SALEM, Ore. -

An orthopedic surgeon from Bend said Wednesday he's running for secretary of state, and Republicans hope he'll help them crack a Democratic monopoly on statewide offices.

Dr. Knute Buehler launched his bid after exploring a run and raising money for weeks. He's amassed nearly $200,000 for his campaign to unseat Democrat Kate Brown, who is seeking a second term.

The secretary of state's office is an often-overlooked agency responsible for running elections, auditing government agencies and licensing businesses.

Buehler says he wants the office to use its role with businesses to do more to support them and to advocate for new campaign finance restrictions.

Brown says she's proud of her record and has delivered on her promises to Oregon voters.


News release from the campaign:

Dr. Knute Buehler, an orthopedic surgeon and election reform advocate from Bend, announced his candidacy for Oregon Secretary of State at events in Roseburg and Portland today. Buehler said he will focus the office on being a more welcoming doorstep for those looking to create jobs and control costs in state government by allowing the office to conduct performance audits.

?Our state faces some extraordinary challenges,? Buehler said. ?Oregon needs fresh, energetic, transforming new leaders with experience outside government willing to push past the partisan divide.?

Buehler explained the basics, a ?three point prescription to get Oregon working? saying, ?Everything should meet three simple criteria: Does it improve quality of life, control cost, and build community??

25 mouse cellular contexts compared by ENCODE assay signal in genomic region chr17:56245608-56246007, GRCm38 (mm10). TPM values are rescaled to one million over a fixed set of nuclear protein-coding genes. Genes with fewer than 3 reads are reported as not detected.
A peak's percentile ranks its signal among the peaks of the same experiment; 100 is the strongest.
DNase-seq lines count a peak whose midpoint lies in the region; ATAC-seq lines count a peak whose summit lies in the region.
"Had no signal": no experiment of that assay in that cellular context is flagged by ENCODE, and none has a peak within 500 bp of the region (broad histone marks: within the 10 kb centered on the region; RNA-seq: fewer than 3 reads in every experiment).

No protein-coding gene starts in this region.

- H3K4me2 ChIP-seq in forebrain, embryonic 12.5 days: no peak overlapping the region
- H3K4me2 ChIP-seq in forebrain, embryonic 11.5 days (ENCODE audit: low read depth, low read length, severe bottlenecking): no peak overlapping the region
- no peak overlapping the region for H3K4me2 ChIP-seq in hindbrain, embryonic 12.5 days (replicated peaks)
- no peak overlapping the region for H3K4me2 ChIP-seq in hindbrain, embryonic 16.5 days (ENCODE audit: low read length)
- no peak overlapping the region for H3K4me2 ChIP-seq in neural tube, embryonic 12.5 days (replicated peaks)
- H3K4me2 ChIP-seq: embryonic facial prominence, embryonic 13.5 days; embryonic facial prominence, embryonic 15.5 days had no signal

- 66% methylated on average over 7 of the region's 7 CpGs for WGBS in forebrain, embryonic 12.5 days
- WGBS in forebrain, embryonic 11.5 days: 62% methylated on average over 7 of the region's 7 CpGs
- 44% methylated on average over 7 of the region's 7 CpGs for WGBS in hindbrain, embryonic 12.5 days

Buehler offered thoughts on how those principles apply to each of the office?s key divisions: Audits, Corporations, Elections, and Archives. He also explained that the Secretary of State?s position on the State Land Board can be a driving force for job creation in rural communities by increasing availability of locally harvested logs for Oregon mills.

Buehler is a vocal advocate for opening Oregon?s partisan primaries, traditionally held in May of even numbered years, to independent and non-affiliated voters similar to systems in Washington and California. ?We are currently leaving a quarter of Oregon voters out of our primaries,? he said. ?That?s neither fair nor healthy and we are now the only state on the west coast that doesn?t have an open primary.?

During the 1990s, Buehler was heavily involved in passing campaign finance reform measures that placed strict limits on campaign contributions from individuals, PACs, and labor unions. Voters enacted the measures in November 1994 but the courts later overturned them.

Buehler held an event Wednesday morning in Roseburg, the town where he was born and raised, before traveling to Portland for a second announcement event at the World Forestry Center. He will also hold events in Eugene, Medford and Bend on Thursday.

Buehler is an orthopedic surgeon from Bend, where he and his wife Patty are raising their two children. He was born and raised in Roseburg and attended Oregon State University where he played on the school?s baseball team, graduated at the top of his class with a degree in micro-biology and became OSU?s first Rhodes Scholar.

He holds a master?s degree in Politics and Economics from Oxford University and received his medical degree from Johns Hopkins University School of Medicine.

Dr. Buehler has built a successful medical practice that employs 170 people in Central Oregon and serves on the Board of Directors for St. Charles Medical Center where he has been instrumental in implementing a performance auditing system.